Section 4(a) permits a private right of action: “Any owner of private
property who suffers injury as a result of a violation of any provision of
this Act may bring an action to enforce any provision of this Act in the
appropriate Federal or State court, and a State shall not be immune
under the eleventh amendment to the Constitution of the United States
from any such action in a Federal or State
court of competent jurisdiction. Any such
property owner may also seek any appropriate
relief through a preliminary injunction
or a temporary restraining order.” What’s
more, if the plaintiff prevails, he gets his
attorney fees, costs, and expert witness fees.
This provision shifts the balance of power
from the state, county, or city to the private
citizen, where it belongs.
With the Kelo decision, redevelopment
agencies all across the country smelled
blood in the water and stepped up their
plans to pave over America. Section 7(a)(4)
correctly observes that, in “the wake of the
Supreme Court’s decision in Kelo v. City
of New London, abuse of eminent domain
is a threat to the property rights of all private
property owners, including rural land
owners.” Kelo created a 2,000-mile-wide
Cherokee Strip from coast to coast, except
the land would go, not to Sooners, but to
Congress’s PPRPA, along with proposed
state legislation and local initiatives, will,
hopefully, stanch the hemorrhaging of
property rights in California and return
power – and the land – to the people.
Richard Reed, a member of the Bar Publications
Committee, is a sole practitioner in Riverside
10 Riverside Lawyer, February 2006
Riverside Lawyer, February 2006 11
Crossing the Rubicon
by Michael L. Bazzo
In 49 B.C., Julius Caesar, frustrated by the politicians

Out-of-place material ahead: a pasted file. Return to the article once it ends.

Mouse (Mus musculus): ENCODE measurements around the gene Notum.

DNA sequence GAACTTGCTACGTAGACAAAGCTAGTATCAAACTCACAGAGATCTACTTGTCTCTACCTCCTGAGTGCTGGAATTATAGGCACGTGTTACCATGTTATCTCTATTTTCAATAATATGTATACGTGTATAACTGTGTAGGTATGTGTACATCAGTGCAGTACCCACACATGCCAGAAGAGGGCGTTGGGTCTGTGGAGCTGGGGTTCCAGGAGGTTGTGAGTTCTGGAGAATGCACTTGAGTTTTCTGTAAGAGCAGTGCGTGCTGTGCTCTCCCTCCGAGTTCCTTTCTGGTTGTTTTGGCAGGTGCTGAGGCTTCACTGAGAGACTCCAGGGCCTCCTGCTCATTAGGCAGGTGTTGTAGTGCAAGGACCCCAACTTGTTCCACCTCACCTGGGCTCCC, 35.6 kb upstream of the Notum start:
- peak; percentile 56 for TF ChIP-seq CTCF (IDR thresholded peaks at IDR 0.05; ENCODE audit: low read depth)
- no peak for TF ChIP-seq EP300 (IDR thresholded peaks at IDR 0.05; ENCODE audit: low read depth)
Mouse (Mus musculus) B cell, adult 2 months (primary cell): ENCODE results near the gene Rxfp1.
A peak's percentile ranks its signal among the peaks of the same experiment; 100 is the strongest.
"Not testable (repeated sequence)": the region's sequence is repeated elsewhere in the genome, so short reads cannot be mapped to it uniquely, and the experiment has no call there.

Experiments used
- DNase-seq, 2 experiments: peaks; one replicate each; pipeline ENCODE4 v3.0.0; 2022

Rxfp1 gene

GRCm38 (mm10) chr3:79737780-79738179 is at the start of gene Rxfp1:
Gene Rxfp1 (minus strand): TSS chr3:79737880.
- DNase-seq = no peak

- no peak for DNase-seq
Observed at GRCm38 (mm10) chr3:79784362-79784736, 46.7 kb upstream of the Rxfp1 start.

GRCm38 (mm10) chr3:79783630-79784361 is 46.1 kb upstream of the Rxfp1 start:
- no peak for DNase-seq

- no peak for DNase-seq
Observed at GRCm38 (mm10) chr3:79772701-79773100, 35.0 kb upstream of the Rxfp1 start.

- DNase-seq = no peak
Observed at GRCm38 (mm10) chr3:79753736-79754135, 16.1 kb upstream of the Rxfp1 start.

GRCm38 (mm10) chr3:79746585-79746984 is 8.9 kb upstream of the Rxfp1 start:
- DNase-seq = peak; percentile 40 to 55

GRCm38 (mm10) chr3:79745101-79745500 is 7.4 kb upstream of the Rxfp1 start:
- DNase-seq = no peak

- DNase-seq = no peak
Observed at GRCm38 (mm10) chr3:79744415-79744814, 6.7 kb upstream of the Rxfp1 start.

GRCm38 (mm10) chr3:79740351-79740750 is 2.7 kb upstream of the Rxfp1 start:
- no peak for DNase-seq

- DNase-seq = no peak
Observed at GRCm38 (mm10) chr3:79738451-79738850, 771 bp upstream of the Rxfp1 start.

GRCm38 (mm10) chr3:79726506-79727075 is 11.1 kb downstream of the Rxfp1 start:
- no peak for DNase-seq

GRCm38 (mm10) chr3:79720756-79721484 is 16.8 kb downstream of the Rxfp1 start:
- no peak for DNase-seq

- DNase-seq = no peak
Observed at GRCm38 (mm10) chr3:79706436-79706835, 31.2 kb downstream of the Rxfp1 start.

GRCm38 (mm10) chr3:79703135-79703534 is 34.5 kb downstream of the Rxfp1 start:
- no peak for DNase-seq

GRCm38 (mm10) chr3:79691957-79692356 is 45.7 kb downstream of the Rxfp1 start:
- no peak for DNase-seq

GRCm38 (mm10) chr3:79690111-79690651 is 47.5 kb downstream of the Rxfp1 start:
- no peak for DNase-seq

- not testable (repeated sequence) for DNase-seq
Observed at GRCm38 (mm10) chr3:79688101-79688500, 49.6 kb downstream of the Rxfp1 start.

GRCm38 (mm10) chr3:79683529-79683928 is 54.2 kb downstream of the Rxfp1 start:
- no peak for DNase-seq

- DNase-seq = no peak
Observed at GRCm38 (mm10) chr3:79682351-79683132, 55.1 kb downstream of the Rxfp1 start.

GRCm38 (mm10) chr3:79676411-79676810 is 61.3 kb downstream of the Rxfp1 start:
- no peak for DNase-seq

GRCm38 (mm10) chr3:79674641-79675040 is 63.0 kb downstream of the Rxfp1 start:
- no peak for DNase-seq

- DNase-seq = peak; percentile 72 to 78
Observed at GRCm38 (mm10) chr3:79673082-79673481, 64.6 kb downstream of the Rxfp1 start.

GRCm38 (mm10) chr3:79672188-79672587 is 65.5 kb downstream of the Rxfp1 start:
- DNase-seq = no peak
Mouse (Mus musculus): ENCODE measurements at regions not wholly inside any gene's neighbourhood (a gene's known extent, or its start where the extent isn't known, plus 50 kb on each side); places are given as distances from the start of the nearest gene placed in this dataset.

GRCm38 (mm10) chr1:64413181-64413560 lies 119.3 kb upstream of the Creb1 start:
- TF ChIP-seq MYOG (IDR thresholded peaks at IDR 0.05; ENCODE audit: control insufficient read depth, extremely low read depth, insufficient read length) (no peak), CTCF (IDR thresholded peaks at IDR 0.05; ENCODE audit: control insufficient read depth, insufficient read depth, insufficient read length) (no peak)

in Rome who he believed sought to undermine
his authority over his handling of the war, crossed the
Rubicon River and uttered the now-famous words ascribed
to him by Suetonius, “Alia iacta est” (the die has been
cast). This act and phrase have now come down to us as
a symbol of determination and not looking back once a
decision has been made. Caesar’s crossing of the Rubicon
is significant historically, because he took his massive
army and marched into Rome, an act that was forbidden
by Roman law and politics. The outcome spelled the end
of the Republic and the beginning of the Empire and military
This month, on the anniversary of the birth of
President Abraham Lincoln, we are reminded that for a
time in our history Lincoln battled with his own demons,
in the form of ambitious politicians and powerful generals,
all of whom at least entertained the idea of personal
control of the Union during the crisis that was the War
Between the States. In the early stages of this conflict,
Lincoln was forced to make some prompt and weighty
decisions that would affect the state of the fragile Union.
Like a page ripped from the Roman texts, history nearly
repeated itself during the summer of 1862. McClellan,
the Union general appointed by Lincoln at the time, led
a massive army of several hundred thousand soldiers
and positioned them in the Maryland farm country just